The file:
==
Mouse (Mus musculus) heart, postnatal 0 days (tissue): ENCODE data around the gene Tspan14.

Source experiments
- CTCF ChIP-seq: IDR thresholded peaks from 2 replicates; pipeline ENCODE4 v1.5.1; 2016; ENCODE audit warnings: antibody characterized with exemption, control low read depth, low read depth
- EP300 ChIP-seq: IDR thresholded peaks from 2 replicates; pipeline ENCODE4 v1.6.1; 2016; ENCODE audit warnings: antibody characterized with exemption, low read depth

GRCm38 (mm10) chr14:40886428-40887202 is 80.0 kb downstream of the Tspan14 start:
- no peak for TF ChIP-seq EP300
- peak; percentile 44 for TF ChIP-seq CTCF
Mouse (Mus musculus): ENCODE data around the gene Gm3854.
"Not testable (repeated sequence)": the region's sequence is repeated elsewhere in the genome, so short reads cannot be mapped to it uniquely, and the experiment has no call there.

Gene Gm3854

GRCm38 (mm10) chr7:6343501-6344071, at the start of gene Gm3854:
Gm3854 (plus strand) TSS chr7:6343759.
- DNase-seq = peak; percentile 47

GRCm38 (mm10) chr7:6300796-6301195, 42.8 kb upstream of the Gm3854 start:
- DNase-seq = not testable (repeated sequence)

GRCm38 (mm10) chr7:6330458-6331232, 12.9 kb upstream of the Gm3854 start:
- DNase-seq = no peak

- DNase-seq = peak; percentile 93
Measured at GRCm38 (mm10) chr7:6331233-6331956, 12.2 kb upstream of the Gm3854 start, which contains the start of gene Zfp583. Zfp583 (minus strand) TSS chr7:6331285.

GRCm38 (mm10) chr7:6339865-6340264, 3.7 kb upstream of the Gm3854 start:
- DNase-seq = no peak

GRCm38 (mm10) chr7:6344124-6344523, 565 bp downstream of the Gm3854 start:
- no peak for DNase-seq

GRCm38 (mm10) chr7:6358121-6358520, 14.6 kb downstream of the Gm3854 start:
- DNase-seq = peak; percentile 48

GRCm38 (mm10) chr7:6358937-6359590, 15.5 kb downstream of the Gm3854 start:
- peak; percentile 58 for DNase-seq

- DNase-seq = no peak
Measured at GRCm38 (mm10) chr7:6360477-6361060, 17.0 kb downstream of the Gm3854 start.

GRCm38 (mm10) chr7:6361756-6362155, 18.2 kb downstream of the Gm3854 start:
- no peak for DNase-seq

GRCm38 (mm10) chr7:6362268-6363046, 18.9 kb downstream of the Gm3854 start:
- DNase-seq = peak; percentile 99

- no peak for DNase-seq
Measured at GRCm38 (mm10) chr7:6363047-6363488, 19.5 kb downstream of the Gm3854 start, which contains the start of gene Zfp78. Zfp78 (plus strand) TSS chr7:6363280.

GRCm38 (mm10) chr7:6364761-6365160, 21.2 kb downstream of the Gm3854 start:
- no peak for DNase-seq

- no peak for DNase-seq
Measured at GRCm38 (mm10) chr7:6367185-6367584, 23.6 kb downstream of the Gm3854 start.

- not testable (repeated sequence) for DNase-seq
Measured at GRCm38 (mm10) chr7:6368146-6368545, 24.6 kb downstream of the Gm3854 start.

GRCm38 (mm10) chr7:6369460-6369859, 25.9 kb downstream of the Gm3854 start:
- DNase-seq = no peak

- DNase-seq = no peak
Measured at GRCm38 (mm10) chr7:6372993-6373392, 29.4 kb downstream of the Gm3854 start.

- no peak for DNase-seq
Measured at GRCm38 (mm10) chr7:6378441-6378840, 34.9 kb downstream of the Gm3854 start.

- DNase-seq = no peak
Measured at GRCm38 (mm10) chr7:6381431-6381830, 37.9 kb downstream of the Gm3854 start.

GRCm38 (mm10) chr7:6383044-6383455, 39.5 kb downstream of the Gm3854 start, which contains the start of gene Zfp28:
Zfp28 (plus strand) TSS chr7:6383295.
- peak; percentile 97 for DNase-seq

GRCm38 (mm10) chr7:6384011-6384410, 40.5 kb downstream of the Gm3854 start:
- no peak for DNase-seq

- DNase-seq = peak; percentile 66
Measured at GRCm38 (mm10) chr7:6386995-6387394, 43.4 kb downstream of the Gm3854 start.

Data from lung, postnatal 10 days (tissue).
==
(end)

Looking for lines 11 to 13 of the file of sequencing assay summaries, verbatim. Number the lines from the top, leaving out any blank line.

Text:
GRCm38 (mm10) chr7:6343501-6344071, at the start of gene Gm3854:
Gm3854 (plus strand) TSS chr7:6343759.
- DNase-seq = peak; percentile 47